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Farmer With Vet Examining Calf

Farm Health Online: The Right Tool for the Job

At A Greener World, we’re always looking for positive solutions to help fix our food system, as well as ways to give farmers and ranchers the practical support and guidance they need to transition towards sustainable, pasture-based livestock production. Well, we have some exciting news to announce…

Farm Health Online is a powerful new website, offering free and immediate access to practical, science-based advice on positive livestock management and sustainable farming practices for cattle, sheep, poultry, and pigs, with comprehensive information on over 100 common livestock diseases, best practices on nutrition, housing, breeding and husbandry—and much more!


As a farming-based organization, we’re well aware that farmers and ranchers can face real challenges in moving to higher welfare, sustainable production. Perhaps one of the greatest problems they face is the lack of veterinary support affecting much of the country. This is further compounded by limited access to information on alternative approaches to livestock health management—in other words, how to keep food animals healthy and thriving without relying on routine interventions like antibiotics and pesticides.

This isn’t a new problem: A New York Times article from 2007 laments the dire shortage of food animal vets across vast swathes of rural America, not only in terms of potential impacts on the well-being of farmers and animals, but also for our nation’s food safety. It’s well know that unhealthy animals are not only less productive (and inevitably require routine drugs like antibiotics to maintain productivity), but can present a real disease risks to humans.

Since 2007, however, things have gone from bad to worse: According to the American Veterinary Medical Association, (AVMA), the number of vets working with food animals declined from 5,090 in 2007 to 4,604 in 2015. Today, just 6.8 percent of the 105,000 or so vets employed in the U.S. work primarily with food animals. You only have to look at the AVMA’s map below to see the scale of the problem. If you happen to raise food animals in any counties on this map that are shaded white, it’s likely you’ll struggle to get any veterinary support at all. But you probably don’t need us to tell you that.

Total food animal veterinarians by county (source: AVMA)
Total food animal veterinarians by county (source: AVMA)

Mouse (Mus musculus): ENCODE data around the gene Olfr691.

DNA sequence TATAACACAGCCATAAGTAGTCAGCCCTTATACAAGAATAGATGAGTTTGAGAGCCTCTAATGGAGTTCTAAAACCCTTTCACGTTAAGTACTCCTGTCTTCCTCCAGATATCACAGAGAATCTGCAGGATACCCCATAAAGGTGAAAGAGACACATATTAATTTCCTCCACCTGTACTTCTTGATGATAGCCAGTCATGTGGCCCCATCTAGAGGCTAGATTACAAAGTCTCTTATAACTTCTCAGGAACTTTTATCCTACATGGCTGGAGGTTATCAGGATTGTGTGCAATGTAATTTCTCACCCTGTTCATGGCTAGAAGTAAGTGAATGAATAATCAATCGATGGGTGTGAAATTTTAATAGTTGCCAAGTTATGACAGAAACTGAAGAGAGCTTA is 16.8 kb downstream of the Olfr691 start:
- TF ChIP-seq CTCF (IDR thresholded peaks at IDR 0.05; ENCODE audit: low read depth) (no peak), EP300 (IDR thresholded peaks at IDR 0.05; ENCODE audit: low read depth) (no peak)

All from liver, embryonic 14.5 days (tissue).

To make matters even worse, few of the 6.8 percent of vets who work with food animals have the necessary training and knowledge to advise farmers and ranchers on the preventative management practices they need to minimize reliance on veterinary treatments such as antibiotics.


Working in partnership with the UK’s Duchy College Rural Business School, A Greener World developed Farm Health Online specifically for farmers, ranchers, advisors and veterinarians seeking practical advice and information to support high-welfare management of food animals in outdoor systems. While online advice can never replace support from a qualified vet, Farm Health Online provides the necessary tools and resources to help bridge the current knowledge gap, ensuring all farmers and ranchers can have access to information about preventative management and alternative treatments.


Farm Health Online won’t just benefit farmers and ranchers; it has widespread public health benefits, too. Our website represents a key tool in the global fight against the rise of antibiotic-resistant bacteria. Scientific research shows that routine antibiotic use on farms for disease prevention and growth promotion is leading to antibiotic resistance, and could ultimately threaten our own health and food security. Farm Health Online supports widespread transition from a “treat ‘em when sick” approach to “stop ‘em getting sick in the first place!”, ensuring these vital drugs remain effective for when we need them most!

And because the way we farm, the nutritional quality of the meat, milk and eggs produced, and the impact of farming systems on wildlife, the environment and wider society are all connected, Farm Health Online will not only help to reduce the environmental pollution associated with intensive food animal production, but will also result in healthier, better tasting meat, dairy and eggs for us all.

While Farm Health Online is currently adapted for farmers in the U.S. and continental Europe, we are expanding the disease database and other information to include new regions and languages—the first being Africa. But we urgently need more support to ensure this vital website really can help sustainable livestock producers around the world. To make a donation to support this exciting new initiative, click here!

Find out more about about Farm Health Online at

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